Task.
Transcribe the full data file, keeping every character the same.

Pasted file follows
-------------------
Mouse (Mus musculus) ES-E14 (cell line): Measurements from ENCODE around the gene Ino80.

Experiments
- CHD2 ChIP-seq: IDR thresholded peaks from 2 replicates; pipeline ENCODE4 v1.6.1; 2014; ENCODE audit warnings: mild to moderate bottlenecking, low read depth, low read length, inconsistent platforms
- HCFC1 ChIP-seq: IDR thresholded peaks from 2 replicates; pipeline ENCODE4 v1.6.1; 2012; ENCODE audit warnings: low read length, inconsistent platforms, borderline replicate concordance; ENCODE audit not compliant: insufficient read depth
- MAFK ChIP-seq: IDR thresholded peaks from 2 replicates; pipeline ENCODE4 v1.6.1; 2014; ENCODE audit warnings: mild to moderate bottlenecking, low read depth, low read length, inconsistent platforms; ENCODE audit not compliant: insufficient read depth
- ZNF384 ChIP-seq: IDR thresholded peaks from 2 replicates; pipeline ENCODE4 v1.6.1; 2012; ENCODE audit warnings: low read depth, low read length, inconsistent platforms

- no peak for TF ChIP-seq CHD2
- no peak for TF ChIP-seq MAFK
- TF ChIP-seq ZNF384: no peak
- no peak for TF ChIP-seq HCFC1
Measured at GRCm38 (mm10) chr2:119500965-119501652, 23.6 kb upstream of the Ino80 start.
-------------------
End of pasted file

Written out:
Mouse (Mus musculus) ES-E14 (cell line): Measurements from ENCODE around the gene Ino80.

Experiments
- CHD2 ChIP-seq: IDR thresholded peaks from 2 replicates; pipeline ENCODE4 v1.6.1; 2014; ENCODE audit warnings: mild to moderate bottlenecking, low read depth, low read length, inconsistent platforms
- HCFC1 ChIP-seq: IDR thresholded peaks from 2 replicates; pipeline ENCODE4 v1.6.1; 2012; ENCODE audit warnings: low read length, inconsistent platforms, borderline replicate concordance; ENCODE audit not compliant: insufficient read depth
- MAFK ChIP-seq: IDR thresholded peaks from 2 replicates; pipeline ENCODE4 v1.6.1; 2014; ENCODE audit warnings: mild to moderate bottlenecking, low read depth, low read length, inconsistent platforms; ENCODE audit not compliant: insufficient read depth
- ZNF384 ChIP-seq: IDR thresholded peaks from 2 replicates; pipeline ENCODE4 v1.6.1; 2012; ENCODE audit warnings: low read depth, low read length, inconsistent platforms

- no peak for TF ChIP-seq CHD2
- no peak for TF ChIP-seq MAFK
- TF ChIP-seq ZNF384: no peak
- no peak for TF ChIP-seq HCFC1
Measured at GRCm38 (mm10) chr2:119500965-119501652, 23.6 kb upstream of the Ino80 start.